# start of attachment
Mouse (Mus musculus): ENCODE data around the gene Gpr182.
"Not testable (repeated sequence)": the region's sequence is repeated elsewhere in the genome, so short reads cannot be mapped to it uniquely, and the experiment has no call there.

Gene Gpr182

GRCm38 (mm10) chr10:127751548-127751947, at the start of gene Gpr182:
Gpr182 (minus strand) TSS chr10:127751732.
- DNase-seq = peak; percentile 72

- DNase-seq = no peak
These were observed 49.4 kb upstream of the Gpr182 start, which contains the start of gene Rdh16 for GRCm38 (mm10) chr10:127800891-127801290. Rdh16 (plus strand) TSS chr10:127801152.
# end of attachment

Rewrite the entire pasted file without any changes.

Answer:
Mouse (Mus musculus): ENCODE data around the gene Gpr182.
"Not testable (repeated sequence)": the region's sequence is repeated elsewhere in the genome, so short reads cannot be mapped to it uniquely, and the experiment has no call there.

Gene Gpr182

GRCm38 (mm10) chr10:127751548-127751947, at the start of gene Gpr182:
Gpr182 (minus strand) TSS chr10:127751732.
- DNase-seq = peak; percentile 72

- DNase-seq = no peak
These were observed 49.4 kb upstream of the Gpr182 start, which contains the start of gene Rdh16 for GRCm38 (mm10) chr10:127800891-127801290. Rdh16 (plus strand) TSS chr10:127801152.